Sacred Clowns–Tony Hillerman

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I’m finally back to this series–my library inexplicably only had it in hard copy until recently, when they got the e-version, and since I do most of my reading on my phone these days, I paused the series.

I love these books. They almost make me forget how much I hate the heat and dryness of the desert.

This book begins with Jim Chee and his girlfriend with some other people, sitting on the roof of a house, watching a ceremonial dance. This dance comes from a different tribe, so they don’t really understand all of it. One of the components is a group called “sacred clowns” who act like clowns but are used to show how silly and bumbling and flawed humans are compared to the gods, who are also portrayed in the dance.

By the end, one of the clowns has been killed.

This appears to tie to an earlier murder at a school. A popular shop teacher was killed in his classroom, and silver and other things used in shop were found in the home of a local drunk who knew him. Case closed, but it doesn’t feel right. If he’d killed the teacher and stolen silver, he’d have sold the silver immediately.

The two murders are connected–the nephew of the killed dancer was friends with someone in the shop teacher’s class, was seen at the school that night, and has gone missing.

Chee and his boss have to figure out why someone would kill a clown dancer, who had no enemies as far as anyone knew, and how that connects to a well-loved and generous teacher at the local school.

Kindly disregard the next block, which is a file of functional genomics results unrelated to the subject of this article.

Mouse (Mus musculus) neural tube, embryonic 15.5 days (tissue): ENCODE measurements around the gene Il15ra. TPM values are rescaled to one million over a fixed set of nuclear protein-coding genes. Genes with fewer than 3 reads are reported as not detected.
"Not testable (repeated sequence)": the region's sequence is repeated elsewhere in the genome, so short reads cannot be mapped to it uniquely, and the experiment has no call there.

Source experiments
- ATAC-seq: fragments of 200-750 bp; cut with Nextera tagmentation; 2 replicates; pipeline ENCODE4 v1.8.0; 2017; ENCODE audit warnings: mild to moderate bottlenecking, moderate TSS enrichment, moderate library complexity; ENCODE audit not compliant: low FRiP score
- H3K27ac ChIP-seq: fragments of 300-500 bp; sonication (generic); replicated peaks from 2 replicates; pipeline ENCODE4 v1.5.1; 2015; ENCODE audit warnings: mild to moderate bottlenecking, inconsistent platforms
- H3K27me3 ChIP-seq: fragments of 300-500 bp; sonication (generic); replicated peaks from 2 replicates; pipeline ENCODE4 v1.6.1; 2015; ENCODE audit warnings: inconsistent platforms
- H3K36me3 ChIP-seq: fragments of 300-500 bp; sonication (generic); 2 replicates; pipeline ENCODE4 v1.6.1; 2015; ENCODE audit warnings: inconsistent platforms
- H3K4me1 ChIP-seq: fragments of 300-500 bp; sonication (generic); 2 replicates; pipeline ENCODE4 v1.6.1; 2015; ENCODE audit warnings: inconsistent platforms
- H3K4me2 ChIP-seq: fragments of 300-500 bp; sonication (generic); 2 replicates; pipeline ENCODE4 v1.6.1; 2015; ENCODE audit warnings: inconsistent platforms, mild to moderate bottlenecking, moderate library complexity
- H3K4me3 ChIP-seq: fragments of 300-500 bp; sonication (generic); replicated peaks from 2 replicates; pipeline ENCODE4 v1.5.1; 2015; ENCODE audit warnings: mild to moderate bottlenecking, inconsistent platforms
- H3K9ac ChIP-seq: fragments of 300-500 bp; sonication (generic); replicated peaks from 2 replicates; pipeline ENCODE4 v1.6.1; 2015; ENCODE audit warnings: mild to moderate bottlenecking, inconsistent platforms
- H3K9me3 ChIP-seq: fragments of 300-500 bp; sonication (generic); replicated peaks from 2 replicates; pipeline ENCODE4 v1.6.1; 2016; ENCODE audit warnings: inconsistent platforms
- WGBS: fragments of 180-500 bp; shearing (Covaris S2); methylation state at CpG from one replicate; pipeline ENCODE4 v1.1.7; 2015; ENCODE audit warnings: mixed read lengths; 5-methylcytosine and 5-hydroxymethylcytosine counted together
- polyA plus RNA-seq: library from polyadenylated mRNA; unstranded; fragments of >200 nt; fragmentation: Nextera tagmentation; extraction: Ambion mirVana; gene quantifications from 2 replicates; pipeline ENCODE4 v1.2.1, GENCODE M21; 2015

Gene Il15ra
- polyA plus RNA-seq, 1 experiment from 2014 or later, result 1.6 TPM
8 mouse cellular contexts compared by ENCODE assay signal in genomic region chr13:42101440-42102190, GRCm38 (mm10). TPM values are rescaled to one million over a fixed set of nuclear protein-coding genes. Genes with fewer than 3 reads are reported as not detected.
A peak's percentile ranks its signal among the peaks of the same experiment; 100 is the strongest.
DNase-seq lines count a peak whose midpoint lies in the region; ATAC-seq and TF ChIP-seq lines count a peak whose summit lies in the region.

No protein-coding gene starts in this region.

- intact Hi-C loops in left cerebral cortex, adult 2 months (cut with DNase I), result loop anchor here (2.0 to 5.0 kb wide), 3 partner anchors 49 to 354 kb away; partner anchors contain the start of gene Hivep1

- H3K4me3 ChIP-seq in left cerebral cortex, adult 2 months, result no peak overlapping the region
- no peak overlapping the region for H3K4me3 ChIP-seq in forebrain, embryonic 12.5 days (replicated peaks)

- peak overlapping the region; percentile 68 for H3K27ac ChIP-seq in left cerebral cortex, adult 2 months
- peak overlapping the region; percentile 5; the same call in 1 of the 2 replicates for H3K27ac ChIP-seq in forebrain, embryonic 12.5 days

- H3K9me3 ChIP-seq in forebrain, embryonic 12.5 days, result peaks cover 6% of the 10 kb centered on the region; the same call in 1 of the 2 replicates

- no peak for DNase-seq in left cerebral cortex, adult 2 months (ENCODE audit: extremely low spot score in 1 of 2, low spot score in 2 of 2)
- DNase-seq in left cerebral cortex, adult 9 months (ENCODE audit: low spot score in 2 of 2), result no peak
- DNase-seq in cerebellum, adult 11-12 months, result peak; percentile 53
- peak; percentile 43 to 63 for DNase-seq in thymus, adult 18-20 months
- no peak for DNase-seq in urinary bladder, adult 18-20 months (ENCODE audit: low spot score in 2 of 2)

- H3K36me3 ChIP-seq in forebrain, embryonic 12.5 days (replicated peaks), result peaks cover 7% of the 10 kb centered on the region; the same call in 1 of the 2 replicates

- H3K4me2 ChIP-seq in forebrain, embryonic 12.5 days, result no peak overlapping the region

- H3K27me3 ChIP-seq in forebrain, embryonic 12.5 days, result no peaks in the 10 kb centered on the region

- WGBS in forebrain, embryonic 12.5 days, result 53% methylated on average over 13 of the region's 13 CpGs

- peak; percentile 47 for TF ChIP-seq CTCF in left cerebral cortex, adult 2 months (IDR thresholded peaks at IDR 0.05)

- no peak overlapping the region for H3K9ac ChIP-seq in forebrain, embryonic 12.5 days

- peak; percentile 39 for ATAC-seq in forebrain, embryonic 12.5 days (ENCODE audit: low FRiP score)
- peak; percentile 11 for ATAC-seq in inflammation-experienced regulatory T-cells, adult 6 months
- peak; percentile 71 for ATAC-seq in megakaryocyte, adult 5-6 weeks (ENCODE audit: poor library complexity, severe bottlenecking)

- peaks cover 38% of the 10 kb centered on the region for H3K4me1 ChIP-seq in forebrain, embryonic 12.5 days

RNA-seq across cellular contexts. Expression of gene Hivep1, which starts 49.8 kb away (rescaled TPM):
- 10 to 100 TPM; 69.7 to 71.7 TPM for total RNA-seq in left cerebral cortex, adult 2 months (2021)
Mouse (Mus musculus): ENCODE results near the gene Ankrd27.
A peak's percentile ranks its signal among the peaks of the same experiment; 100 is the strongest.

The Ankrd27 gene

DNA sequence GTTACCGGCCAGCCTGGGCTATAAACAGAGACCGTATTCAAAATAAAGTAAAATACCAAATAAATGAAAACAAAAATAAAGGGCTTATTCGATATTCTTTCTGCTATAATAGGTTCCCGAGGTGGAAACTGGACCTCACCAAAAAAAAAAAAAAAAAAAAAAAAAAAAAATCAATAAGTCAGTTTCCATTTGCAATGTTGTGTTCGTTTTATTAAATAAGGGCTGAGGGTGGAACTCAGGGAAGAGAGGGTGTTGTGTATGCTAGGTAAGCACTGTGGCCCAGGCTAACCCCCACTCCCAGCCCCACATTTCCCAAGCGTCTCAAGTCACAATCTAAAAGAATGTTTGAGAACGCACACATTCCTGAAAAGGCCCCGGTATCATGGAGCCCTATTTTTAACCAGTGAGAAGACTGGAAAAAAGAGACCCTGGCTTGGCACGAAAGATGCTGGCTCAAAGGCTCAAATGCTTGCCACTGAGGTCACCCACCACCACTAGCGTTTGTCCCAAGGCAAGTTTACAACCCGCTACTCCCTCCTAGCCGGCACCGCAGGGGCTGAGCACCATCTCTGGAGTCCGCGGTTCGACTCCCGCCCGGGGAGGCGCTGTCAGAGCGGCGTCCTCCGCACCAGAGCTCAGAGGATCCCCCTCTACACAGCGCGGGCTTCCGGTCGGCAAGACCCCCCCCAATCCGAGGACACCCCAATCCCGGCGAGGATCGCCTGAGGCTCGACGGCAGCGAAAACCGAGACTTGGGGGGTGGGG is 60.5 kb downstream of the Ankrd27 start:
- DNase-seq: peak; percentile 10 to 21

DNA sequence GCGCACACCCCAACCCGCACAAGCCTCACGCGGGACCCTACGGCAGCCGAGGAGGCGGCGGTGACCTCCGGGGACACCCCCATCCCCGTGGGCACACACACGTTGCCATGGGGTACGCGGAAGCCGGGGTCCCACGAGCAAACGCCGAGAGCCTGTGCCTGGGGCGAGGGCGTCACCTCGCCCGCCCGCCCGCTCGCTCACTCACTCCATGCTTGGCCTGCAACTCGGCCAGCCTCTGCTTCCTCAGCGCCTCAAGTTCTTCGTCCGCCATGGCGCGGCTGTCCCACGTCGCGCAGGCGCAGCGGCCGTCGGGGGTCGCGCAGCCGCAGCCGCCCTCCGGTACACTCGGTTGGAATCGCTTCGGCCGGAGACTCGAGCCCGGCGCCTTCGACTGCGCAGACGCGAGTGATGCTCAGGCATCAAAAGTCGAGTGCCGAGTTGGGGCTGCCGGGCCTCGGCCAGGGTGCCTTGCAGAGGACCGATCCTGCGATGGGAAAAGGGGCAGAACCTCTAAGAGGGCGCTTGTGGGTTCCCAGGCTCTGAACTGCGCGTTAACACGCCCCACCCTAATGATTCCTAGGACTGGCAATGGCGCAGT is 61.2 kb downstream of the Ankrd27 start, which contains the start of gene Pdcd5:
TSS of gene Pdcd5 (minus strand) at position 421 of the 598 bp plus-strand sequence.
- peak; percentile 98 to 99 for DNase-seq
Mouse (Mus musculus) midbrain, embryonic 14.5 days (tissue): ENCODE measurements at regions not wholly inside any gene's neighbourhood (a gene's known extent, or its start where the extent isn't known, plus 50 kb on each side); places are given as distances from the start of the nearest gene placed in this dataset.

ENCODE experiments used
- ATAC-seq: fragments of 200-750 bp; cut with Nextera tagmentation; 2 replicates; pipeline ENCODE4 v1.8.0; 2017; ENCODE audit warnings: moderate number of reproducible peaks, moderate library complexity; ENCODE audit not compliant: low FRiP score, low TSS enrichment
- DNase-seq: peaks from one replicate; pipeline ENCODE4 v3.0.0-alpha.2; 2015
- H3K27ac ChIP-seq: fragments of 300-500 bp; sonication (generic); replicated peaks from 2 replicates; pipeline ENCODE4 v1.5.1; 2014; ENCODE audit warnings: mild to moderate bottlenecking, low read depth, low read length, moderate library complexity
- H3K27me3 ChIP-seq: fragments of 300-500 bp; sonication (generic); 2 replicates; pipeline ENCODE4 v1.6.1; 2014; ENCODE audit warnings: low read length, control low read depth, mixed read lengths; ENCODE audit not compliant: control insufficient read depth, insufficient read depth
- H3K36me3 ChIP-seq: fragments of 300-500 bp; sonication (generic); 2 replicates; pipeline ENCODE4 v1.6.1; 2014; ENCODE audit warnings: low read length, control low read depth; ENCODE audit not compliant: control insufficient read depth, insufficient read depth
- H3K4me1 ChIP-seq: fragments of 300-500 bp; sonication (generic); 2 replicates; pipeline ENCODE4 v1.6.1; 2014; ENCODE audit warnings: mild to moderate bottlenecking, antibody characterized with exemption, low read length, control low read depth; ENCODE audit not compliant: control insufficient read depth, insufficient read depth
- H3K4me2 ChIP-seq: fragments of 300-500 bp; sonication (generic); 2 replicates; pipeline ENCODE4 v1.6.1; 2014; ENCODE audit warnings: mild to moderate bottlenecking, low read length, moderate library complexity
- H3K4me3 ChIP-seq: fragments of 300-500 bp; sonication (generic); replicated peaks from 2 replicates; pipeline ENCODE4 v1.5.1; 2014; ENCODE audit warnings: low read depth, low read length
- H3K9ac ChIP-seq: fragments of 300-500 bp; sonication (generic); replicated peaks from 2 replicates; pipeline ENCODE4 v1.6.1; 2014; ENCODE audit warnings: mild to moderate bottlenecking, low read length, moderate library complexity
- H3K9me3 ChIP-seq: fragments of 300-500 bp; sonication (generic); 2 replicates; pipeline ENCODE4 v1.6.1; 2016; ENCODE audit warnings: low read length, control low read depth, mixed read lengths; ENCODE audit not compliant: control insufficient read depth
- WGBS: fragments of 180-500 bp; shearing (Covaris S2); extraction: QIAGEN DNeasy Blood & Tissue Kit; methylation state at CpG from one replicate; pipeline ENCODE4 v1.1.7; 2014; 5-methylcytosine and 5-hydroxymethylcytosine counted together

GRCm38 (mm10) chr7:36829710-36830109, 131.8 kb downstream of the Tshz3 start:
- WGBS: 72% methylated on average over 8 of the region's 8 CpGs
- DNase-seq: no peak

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The Blessing Way–Tony Hillerman

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These books are so good. I remember when Hillerman died a few years ago and I was sad because these books are so beautifully well-written and compelling.

This is the first in the series. These books follow the adventures of Joe Leaphorn and/or Jim Chee, Navajo tribal police officers on the reservation in Arizona/New Mexico. This book follows Joe Leaphorn, the older of the two officers.

At the beginning of the book one of his old college friends, an anthropology professor, is in town for the summer to investigate rumors of witchcraft on the reservation. These witches are referred to as “wolves” or a “Navajo wolf” and are greatly feared.

Leaphorn is looking for a young man who injured someone in a bar fight and spreads the word that if he doesn’t turn himself in, Leaphorn will go after him into the depths of the wilderness. The next day the body of the young man turns up, killed in a manner that suggests witchcraft.

This sends the anthropologist and his assistant into the middle of nowhere to track the wolf. One night the assistant doesn’t return, leaving an inexplicable note signed with the wrong name. That night, the wolf comes to the campsite. The anthropologist and the missing assistant’s fiancee who had come looking for him escape the trap the wolf had set for them, but along the way they find the assistant’s car, with the assistant’s dead body in it.

The wolf tracks them down and tries to force them to write similar notes, but an injury the anthropologist sustained in his escape buys them time, so they’re moved to an abandoned pueblo, giving Leaphorn enough time to connect the dots and come save them.

I love these books and think they’re so thoughtful and clever.